Study Finds Montgomery County Housing More Affordable
County is bucking a national trend, analyst says
For sale signs in Chevy Chase.
As interest rates slip and housing costs stay flat, Montgomery County home prices are becoming more affordable, according to a California company that compared third-quarter housing data against wage figures from the U.S. Bureau of Labor Statistics.
Attom Data Solutions of Irvine, California, created an affordability index based on the percentage of wages needed to make monthly house payments with a 30-year fixed rate mortgage and a 3 percent down payment.
Based on that index, housing in Montgomery County not only is affordable, it’s getting more so, according to the study.
In the third quarter of 2015, the county’s affordability index was 115 (under 100 is less affordable than the county’s historic average). In the third quarter of 2016, affordability had risen to 122, according to Attom’s data.
Over the past year, the county’s median home price—about $405,000—has been flat and interest rates have declined, which makes the Montgomery market more affordable than a year ago, said Daren Blomquist, senior vice president at Attom.
“It’s counter to the national trend, and counter-intuitive to the high home prices” in the county, Blomquist said.
ATTOM maintains a national property database that aggregates information including property taxes, mortgage andforeclosure data, and neighborhood characteristics and other property characteristic data for more than 150 million U.S. properties.
What Attom’s data show is that as prices rise in high-priced counties, and housing becomes less affordable, there comes a point where price appreciation slows down.
“It’s the free market working,” he said.
Bethesda real estate agent Jane Fairweather has seen the same thing.
Home prices in the county have eclipsed buyers’ incomes, which led them to ask whether they want to be house poor, or whether they can live without the biggest house on the largest lot, she said.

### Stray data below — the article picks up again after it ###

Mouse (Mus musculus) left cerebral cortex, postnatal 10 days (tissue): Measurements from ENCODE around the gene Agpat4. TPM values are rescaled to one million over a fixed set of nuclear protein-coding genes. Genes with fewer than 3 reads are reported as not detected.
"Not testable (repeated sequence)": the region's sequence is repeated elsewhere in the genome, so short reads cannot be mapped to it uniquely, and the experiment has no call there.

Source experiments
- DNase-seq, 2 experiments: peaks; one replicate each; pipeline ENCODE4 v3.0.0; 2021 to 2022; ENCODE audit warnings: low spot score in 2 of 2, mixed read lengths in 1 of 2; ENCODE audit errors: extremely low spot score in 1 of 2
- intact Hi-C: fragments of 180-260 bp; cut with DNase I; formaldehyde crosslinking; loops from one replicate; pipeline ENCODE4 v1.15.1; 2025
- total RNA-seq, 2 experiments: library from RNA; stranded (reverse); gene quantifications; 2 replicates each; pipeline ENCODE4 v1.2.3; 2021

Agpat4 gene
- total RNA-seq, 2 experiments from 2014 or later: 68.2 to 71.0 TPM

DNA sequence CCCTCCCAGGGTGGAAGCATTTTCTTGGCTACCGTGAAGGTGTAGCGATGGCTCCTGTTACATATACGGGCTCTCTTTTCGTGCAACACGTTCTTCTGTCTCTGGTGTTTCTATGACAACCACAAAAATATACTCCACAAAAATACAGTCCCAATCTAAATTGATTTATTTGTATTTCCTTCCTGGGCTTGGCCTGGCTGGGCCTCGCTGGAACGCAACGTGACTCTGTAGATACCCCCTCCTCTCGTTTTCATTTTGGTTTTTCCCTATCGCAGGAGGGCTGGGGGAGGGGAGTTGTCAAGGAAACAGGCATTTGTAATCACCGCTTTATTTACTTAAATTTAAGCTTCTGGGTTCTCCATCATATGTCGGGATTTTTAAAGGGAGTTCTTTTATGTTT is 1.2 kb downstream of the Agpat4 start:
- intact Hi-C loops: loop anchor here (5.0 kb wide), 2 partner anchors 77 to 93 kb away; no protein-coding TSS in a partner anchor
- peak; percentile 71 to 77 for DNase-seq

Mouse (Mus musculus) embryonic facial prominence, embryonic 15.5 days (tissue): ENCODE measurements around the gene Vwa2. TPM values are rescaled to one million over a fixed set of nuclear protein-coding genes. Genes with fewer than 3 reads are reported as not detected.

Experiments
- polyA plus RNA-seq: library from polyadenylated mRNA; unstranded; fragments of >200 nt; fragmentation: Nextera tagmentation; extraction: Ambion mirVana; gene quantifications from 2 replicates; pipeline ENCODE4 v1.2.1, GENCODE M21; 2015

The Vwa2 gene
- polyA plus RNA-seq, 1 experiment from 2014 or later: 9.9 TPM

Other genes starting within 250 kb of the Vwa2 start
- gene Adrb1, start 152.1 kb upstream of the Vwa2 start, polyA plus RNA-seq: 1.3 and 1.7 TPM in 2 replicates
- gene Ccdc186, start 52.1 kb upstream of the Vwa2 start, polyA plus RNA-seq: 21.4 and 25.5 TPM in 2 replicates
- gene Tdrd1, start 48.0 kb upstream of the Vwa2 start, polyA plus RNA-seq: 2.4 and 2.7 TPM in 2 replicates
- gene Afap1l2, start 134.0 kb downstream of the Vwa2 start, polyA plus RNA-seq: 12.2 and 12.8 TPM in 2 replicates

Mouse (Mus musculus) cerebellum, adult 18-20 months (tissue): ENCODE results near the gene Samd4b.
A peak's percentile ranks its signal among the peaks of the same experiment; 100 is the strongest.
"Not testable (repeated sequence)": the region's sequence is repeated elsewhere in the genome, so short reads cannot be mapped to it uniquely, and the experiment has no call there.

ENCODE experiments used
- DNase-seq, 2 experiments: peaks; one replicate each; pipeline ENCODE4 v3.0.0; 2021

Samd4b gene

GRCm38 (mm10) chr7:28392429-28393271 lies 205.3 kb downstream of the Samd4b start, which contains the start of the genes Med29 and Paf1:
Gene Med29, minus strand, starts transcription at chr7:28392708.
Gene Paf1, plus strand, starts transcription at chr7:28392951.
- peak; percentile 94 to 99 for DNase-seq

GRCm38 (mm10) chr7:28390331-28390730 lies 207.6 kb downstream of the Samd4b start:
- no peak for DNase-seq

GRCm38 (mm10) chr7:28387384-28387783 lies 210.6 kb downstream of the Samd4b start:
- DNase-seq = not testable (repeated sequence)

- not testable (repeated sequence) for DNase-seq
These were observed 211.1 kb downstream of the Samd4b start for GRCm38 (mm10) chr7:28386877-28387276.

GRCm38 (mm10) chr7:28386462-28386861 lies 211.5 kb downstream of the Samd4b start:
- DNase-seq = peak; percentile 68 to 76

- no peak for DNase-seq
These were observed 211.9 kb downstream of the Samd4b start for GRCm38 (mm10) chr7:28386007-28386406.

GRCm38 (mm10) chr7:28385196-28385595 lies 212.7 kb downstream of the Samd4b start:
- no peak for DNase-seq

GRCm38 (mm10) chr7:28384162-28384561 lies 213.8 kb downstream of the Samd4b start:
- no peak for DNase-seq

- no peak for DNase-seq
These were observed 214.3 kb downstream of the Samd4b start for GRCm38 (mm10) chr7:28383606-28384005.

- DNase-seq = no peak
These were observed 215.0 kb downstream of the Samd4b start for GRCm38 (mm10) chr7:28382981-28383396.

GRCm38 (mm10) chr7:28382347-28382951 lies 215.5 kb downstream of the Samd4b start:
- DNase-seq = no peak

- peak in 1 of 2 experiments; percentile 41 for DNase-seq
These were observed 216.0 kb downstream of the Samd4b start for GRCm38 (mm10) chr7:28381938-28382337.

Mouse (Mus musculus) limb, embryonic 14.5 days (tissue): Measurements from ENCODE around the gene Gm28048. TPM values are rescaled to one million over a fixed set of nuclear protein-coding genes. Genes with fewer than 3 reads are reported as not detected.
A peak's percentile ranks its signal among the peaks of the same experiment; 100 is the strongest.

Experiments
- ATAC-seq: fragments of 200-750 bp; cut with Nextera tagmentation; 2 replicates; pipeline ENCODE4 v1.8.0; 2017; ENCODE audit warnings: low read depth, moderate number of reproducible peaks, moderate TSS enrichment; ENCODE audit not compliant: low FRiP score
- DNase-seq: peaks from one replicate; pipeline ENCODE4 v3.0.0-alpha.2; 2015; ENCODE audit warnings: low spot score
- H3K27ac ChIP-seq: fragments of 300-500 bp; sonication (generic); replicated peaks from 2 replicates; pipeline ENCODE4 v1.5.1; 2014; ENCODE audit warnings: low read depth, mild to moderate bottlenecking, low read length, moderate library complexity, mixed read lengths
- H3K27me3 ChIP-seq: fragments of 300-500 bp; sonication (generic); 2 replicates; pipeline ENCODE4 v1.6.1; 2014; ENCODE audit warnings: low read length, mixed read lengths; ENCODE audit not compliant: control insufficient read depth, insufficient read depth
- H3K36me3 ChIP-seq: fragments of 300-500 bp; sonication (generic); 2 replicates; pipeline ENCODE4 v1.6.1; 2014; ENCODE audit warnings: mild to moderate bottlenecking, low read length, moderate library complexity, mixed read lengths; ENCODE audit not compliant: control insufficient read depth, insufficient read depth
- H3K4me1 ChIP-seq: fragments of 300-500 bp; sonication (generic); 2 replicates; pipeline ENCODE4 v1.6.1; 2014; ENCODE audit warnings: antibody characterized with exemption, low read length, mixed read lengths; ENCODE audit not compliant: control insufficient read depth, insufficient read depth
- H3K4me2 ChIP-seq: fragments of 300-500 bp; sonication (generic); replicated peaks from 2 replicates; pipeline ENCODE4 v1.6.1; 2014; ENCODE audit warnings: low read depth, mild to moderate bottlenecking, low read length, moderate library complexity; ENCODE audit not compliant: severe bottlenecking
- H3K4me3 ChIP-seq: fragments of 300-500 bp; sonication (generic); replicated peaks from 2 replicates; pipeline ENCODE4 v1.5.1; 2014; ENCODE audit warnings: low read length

“There’s a whole trend toward smaller footprints, smaller lots, more simplified living,” she said.
In 2015, home prices escalated because of the huge demand. This year has been different, she said.
“It’s not a runaway, rambunctious market. It’s quieted down. We’ve seen a lot of price reductions before houses get sold,” Fairweather said.
The contentious national election is having an effect, too, she said. Even though a buyer might not be directly impacted by federal spending, the buyer probably is indirectly impacted, whether through employment or other circumstances. The change of administrations can cause buyers to hesitate to make home purchases, she said.
“If you’re worried about that, you’re probably not spending a lot of money,” she said.
Attom’s data found that 24 percent of county housing markets in the United States were less affordable than their historic affordability averages in the third quarter of 2016, up from 22 percent of markets in the previous quarter and up from 19 percent of markets a year ago. That percentage is at its highest share since the third quarter of 2009, when 47 percent of markets were less affordable than their historic affordability averages.